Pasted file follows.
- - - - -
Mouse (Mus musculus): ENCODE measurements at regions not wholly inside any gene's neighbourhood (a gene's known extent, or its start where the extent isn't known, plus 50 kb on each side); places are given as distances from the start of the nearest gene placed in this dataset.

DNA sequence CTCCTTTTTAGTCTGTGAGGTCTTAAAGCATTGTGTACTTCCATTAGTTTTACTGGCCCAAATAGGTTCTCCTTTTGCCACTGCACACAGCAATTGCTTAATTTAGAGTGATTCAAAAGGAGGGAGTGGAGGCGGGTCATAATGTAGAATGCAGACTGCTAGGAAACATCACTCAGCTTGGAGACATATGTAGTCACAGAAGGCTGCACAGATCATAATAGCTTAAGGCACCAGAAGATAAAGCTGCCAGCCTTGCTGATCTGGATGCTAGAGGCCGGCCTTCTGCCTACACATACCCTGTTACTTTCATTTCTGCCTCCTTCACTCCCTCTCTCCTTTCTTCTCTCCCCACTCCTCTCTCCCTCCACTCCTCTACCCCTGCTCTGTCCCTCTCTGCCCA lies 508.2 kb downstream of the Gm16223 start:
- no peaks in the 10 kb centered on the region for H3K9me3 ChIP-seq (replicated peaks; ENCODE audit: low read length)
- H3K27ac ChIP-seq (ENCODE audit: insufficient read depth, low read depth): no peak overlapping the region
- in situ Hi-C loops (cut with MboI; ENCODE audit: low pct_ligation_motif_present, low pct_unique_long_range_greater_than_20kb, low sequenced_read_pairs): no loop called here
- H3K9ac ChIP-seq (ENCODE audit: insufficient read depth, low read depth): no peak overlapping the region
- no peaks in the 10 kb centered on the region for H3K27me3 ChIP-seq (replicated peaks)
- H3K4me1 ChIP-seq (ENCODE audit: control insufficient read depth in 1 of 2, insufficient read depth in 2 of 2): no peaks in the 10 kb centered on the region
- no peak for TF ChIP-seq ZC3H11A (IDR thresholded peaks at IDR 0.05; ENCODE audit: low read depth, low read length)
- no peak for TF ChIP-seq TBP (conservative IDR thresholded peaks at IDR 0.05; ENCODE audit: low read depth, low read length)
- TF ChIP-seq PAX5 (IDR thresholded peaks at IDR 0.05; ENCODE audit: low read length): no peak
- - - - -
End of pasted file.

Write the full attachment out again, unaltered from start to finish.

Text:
Mouse (Mus musculus): ENCODE measurements at regions not wholly inside any gene's neighbourhood (a gene's known extent, or its start where the extent isn't known, plus 50 kb on each side); places are given as distances from the start of the nearest gene placed in this dataset.

DNA sequence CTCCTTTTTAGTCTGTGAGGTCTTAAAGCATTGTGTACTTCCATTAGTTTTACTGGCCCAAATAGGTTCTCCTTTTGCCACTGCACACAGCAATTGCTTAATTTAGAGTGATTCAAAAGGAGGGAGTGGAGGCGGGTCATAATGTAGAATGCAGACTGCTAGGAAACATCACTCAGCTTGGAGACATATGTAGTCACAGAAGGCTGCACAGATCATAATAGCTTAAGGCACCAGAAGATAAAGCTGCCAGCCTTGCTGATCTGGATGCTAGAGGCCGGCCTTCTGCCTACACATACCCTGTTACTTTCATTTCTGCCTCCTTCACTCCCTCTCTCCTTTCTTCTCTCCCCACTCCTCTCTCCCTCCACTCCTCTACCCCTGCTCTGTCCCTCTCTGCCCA lies 508.2 kb downstream of the Gm16223 start:
- no peaks in the 10 kb centered on the region for H3K9me3 ChIP-seq (replicated peaks; ENCODE audit: low read length)
- H3K27ac ChIP-seq (ENCODE audit: insufficient read depth, low read depth): no peak overlapping the region
- in situ Hi-C loops (cut with MboI; ENCODE audit: low pct_ligation_motif_present, low pct_unique_long_range_greater_than_20kb, low sequenced_read_pairs): no loop called here
- H3K9ac ChIP-seq (ENCODE audit: insufficient read depth, low read depth): no peak overlapping the region
- no peaks in the 10 kb centered on the region for H3K27me3 ChIP-seq (replicated peaks)
- H3K4me1 ChIP-seq (ENCODE audit: control insufficient read depth in 1 of 2, insufficient read depth in 2 of 2): no peaks in the 10 kb centered on the region
- no peak for TF ChIP-seq ZC3H11A (IDR thresholded peaks at IDR 0.05; ENCODE audit: low read depth, low read length)
- no peak for TF ChIP-seq TBP (conservative IDR thresholded peaks at IDR 0.05; ENCODE audit: low read depth, low read length)
- TF ChIP-seq PAX5 (IDR thresholded peaks at IDR 0.05; ENCODE audit: low read length): no peak